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article imageRussian Stray Dogs Travel for Food Via Subway

By M Dee Dubroff     Aug 14, 2009 in Lifestyle
Stray dogs have learned to use the subway in their search travel for food. They board the trains daily and travel back and forth without paying any fares; quite a feat for supposedly “dumb animals.”
According to Russian biology professor Andrew Poyarkov, dogs in Moscow have learned to use the city's underground rail system. he told the press that he has seen them travel into the center of the city, where they can more easily find food, each morning and travel back to where they live each evening.
In his words:
“They do not just go to the subway station, they actually board the trains. They seem to have learnt how long they need to stay on the train to leave at the right station. Sometimes they fall asleep and miss their stop. Then they get off take another train back to the centre.”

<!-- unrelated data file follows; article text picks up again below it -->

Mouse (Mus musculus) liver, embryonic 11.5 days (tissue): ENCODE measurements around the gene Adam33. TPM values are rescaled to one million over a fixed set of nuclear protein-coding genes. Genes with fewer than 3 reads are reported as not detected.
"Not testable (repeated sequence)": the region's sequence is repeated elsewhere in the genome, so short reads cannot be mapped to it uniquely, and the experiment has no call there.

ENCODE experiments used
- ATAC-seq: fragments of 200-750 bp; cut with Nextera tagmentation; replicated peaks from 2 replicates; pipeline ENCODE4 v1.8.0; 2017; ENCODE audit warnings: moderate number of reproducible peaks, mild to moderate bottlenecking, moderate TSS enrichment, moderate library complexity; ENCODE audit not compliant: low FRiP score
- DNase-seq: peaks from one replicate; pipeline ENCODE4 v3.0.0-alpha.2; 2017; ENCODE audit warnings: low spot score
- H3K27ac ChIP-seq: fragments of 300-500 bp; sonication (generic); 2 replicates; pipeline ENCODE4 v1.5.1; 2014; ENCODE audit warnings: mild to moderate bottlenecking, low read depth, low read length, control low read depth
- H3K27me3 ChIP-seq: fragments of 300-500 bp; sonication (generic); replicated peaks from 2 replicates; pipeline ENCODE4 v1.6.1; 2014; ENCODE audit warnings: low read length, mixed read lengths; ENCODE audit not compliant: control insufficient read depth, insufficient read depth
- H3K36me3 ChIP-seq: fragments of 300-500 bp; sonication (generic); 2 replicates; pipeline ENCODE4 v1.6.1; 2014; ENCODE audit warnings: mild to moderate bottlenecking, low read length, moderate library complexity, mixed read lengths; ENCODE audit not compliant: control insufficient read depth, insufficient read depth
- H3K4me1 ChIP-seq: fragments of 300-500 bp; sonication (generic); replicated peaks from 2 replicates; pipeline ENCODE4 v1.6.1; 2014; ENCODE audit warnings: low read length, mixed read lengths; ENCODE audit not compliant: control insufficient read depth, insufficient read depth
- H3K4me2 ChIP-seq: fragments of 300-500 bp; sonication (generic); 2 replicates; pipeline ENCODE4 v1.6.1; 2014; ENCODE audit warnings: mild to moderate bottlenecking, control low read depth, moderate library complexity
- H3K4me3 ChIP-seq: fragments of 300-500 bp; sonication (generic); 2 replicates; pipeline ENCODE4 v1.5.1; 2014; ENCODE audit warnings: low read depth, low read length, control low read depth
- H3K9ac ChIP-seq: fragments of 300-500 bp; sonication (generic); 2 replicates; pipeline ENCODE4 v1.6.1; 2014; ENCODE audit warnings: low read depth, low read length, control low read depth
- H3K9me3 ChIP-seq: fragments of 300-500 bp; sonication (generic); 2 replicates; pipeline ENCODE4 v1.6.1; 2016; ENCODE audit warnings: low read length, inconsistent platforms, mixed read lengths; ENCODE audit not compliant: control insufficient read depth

Moscow ecologists believe that this phenomenon began in the early 1990s after the Soviet Union collapsed and Moscow fell into the hands of new class of Russian capitalists. This commercial revolution, which was marked by the removal of Moscow’s industrial complexes that had served as shelters for homeless dogs, eliminated access to habitual feeding places like trash bins. The dogs were forced to make lemons out of lemonade, so to speak, and find new ways to reach different feeding grounds.
It is as if the animals commute in the same manner as their human counterparts; they travel to the center in the morning and back home again in the evening. Amazingly, these dogs have the ability to usually not miss their stop while traveling by subway. Biologists feel this talent relates to an innate sense of timing. They also know to cross the street on a green traffic light, which scientists feel has more to do with the picture that appears on the light rather than the color. The dogs usually choose the first or the last car on the subway, which are generally the least crowded.
Despite their desperate existences, the dogs often play while they travel back and forth. They often jump into the train just seconds before the door closes and risking injury to their tails.
This is a sad commentary on the lot of stray animals but its message is clearly one of survival. The world may be going to the dogs but not without the dogs adjusting to it and marking it with their own particular stamp of animal ingenuity.
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